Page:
After six weeks of this nonsense, something had to be done. I’d read that the most reliable way to “break a broody” is to isolate her in a fully ventilated cage. You need a cage without a floor because the key to breaking the broodiness is to cool down the hen’s body temperature. As long as she “sets” on a surface, she will maintain the high temperature that tells her she is preparing to mother baby chicks.

“Whoa, that took a nasty little turn!”: Hope in her “broody” cage

We decided that a rabbit cage was just the thing for Hope’s “holding cell”. The CE set it up in our Ft. Knox-secure chicken run, where Hope would be safe from predators, and gave her fortified food, fresh water and treats to help her recover from her depleted state. At night we covered the cage with a blanket to keep her calm in case any unwelcome critters came around to watch the show. The recommendation I saw was to leave the hen in the cage for a solid three or four days, but we deviated a bit by letting her out of the cage to walk around with the other hens. That’s probably why it took a bit longer to accomplish the mission: Hope was in her broody cage for almost a week before the low broody clucking ceased and she regained her interest in being part of the flock.

Success! Hope is back with the pack!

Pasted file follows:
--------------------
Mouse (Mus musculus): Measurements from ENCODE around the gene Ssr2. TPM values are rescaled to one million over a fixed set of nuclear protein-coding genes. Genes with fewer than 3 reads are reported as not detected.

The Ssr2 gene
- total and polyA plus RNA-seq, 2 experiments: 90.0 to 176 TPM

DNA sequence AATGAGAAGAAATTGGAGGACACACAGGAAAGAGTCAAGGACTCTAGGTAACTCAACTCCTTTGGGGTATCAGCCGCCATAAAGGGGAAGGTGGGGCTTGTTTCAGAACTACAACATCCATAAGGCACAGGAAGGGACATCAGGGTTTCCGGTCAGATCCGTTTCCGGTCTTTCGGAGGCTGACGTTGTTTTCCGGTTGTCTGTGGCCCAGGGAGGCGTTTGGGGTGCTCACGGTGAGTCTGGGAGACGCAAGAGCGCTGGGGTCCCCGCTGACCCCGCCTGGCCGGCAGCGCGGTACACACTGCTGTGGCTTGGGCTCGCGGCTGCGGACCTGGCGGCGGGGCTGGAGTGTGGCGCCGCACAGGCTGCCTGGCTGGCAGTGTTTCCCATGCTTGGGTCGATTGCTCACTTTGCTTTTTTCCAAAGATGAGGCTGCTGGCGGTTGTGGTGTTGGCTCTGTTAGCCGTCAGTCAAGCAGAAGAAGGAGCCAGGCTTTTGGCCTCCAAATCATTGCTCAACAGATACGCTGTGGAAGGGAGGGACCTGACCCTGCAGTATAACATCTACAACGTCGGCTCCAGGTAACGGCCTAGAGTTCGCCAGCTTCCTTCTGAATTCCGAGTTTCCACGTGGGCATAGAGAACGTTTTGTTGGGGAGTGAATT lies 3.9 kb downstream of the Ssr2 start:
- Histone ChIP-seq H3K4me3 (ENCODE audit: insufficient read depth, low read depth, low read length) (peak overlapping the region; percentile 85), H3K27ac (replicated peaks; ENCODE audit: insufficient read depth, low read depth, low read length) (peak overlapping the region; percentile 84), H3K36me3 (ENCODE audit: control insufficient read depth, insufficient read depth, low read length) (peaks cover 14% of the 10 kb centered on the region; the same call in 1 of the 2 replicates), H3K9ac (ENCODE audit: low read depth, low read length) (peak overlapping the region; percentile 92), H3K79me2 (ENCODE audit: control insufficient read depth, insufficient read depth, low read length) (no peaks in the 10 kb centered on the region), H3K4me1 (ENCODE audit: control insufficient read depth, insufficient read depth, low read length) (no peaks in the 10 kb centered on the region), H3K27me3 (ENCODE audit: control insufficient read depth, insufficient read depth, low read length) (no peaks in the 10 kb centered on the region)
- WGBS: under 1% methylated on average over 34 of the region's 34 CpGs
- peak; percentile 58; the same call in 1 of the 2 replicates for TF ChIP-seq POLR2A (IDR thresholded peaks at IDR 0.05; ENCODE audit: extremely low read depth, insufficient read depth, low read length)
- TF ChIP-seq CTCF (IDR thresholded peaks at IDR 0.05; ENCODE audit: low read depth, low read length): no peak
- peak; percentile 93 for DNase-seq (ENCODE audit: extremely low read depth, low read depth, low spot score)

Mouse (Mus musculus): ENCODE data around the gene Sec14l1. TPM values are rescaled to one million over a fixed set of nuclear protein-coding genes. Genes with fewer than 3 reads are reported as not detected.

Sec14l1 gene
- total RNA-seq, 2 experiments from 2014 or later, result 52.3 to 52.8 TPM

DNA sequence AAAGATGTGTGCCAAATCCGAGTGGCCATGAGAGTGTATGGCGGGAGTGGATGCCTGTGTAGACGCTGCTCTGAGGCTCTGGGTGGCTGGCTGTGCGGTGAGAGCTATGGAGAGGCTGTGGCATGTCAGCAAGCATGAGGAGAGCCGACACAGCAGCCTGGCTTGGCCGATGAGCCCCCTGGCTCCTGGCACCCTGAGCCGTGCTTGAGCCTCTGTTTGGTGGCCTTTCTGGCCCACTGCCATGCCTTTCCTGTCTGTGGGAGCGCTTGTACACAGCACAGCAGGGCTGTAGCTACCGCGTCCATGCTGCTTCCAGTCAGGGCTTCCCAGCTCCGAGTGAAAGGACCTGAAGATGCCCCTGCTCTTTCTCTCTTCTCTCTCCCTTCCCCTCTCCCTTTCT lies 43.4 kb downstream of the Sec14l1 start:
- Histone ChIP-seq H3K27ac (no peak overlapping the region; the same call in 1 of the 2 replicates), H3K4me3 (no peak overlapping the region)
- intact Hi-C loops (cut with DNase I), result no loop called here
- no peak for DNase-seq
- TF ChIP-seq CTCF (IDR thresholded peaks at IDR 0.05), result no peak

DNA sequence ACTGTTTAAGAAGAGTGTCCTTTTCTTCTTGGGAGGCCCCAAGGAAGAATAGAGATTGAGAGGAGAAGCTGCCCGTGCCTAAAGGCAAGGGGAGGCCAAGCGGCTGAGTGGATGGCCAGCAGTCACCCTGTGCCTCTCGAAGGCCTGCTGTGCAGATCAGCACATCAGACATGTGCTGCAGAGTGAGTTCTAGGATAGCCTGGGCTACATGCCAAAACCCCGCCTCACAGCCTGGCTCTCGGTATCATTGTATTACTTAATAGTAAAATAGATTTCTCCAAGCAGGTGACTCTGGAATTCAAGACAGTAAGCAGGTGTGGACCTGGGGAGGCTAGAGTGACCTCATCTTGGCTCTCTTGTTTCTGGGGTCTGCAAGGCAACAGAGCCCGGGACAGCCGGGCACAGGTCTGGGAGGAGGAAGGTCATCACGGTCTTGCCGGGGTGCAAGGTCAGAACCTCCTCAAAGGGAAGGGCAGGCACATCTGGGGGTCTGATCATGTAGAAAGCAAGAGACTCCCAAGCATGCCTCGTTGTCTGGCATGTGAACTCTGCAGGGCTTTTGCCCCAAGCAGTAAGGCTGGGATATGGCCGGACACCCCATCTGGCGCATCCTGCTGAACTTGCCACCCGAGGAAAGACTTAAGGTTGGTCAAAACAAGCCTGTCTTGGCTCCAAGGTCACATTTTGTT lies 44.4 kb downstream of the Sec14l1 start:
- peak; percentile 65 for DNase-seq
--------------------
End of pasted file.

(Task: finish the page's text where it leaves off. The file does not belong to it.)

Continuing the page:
When we finally let Hope out of her cage and she didn’t make a bee-line for the nesting counter, we knew we had won! Tulip, the wannabe broody, laid her first egg in weeks that very day.

Back to “normal”: Pippa and Coco fight over the nesting counter.

Lucy says “Glad that’s over! Now we can just go back to deciding whether the chicken or the egg came first”

We flew the the coop the other day, but Polloplayer friend Lori has been monitoring the situation. When she saw Hope head for the nest this morning, she sent out this photo tagged with a skeptical “Hmmm…”

Back on the nest a week later! What are her intentions, pray tell?

Good news! Hope is back in the laying biz and we have triumphed over Gallus gallus domesticus! Always a good day when you get to feel smarter than a chicken.

Enjoy the egg, Lori!

About polloplayer

Empty nester searching for meaning of life through the occasional chicken epiphany.
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4 Responses to I Know Why the Caged Bird Squawks.

  1. tdevir says:

    Happy to hear you broke the broody and Hope is laying again! Love the Pippa in the pail pic- too funny.

  2. Katherine says:

    Wow! Aren’t instincts amazing? And I’m very impressed that you were able to squelch YOUR instinct to just get her more chicks. (Did the CE have to put you in a box for a week?)

  3. dizzyguy says:

    CE here: We are all pleased to have the rehabilitated Hope back so she can resume her role of ruling the roost. The other hens were visibly disoriented without her firm leadership. All hail Her Majesty as she struts the yard with her courtesans trailing behind; all clucking as they should. Peace and order are restored!

  4. pollo amigo says:

    Yay Hope!